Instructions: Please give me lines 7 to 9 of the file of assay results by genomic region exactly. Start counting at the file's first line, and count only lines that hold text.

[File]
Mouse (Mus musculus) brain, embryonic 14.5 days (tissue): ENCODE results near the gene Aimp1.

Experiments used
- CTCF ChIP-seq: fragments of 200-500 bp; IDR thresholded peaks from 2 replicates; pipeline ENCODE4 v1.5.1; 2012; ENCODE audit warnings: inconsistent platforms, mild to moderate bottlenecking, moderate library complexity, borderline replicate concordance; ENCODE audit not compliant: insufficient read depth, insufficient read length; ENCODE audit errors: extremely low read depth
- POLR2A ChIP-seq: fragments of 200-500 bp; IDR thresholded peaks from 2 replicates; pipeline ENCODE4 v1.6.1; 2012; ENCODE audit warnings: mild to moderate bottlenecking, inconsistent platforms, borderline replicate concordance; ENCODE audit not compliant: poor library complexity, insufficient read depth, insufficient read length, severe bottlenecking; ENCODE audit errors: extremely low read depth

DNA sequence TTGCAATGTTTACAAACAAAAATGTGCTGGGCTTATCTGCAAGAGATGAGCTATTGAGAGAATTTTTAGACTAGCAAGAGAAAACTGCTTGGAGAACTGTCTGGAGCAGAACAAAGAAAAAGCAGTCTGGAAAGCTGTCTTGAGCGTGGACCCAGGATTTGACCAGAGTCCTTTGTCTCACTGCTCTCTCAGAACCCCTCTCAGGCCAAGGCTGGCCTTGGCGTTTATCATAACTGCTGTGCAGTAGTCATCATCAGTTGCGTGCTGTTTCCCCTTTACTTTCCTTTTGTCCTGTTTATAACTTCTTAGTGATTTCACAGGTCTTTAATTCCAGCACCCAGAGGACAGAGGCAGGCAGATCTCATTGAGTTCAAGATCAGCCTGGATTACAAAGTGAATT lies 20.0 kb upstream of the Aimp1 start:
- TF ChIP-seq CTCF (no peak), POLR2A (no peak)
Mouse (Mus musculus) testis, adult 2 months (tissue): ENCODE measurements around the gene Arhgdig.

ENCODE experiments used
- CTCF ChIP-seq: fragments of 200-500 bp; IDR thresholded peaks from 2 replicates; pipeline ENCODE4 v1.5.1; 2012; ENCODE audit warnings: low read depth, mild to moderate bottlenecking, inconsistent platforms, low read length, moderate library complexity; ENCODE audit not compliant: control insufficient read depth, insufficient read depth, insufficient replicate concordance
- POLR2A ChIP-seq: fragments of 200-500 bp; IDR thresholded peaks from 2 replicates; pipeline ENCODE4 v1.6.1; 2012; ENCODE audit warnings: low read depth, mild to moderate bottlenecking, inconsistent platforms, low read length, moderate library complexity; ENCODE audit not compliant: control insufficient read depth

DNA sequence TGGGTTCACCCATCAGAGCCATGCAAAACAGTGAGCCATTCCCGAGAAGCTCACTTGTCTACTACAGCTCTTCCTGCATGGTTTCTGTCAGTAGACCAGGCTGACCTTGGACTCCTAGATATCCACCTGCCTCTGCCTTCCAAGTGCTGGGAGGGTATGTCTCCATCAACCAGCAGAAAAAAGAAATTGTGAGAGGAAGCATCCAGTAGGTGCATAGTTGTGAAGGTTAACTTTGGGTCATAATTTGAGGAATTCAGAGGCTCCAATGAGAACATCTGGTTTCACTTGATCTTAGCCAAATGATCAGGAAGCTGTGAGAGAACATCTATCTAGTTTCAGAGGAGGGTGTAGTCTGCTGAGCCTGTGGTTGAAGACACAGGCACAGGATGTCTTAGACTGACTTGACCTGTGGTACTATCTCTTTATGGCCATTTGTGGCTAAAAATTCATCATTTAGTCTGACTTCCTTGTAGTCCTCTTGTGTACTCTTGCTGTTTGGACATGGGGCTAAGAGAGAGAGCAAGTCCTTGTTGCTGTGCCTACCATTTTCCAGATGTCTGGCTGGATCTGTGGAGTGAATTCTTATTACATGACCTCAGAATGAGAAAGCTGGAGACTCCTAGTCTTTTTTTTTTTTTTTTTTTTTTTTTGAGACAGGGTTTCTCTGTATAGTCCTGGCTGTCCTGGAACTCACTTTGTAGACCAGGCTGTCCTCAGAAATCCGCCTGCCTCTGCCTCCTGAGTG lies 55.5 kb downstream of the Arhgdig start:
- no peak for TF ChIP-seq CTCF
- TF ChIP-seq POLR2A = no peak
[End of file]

Mouse (Mus musculus) testis, adult 2 months (tissue): ENCODE measurements around the gene Arhgdig.

ENCODE experiments used
- CTCF ChIP-seq: fragments of 200-500 bp; IDR thresholded peaks from 2 replicates; pipeline ENCODE4 v1.5.1; 2012; ENCODE audit warnings: low read depth, mild to moderate bottlenecking, inconsistent platforms, low read length, moderate library complexity; ENCODE audit not compliant: control insufficient read depth, insufficient read depth, insufficient replicate concordance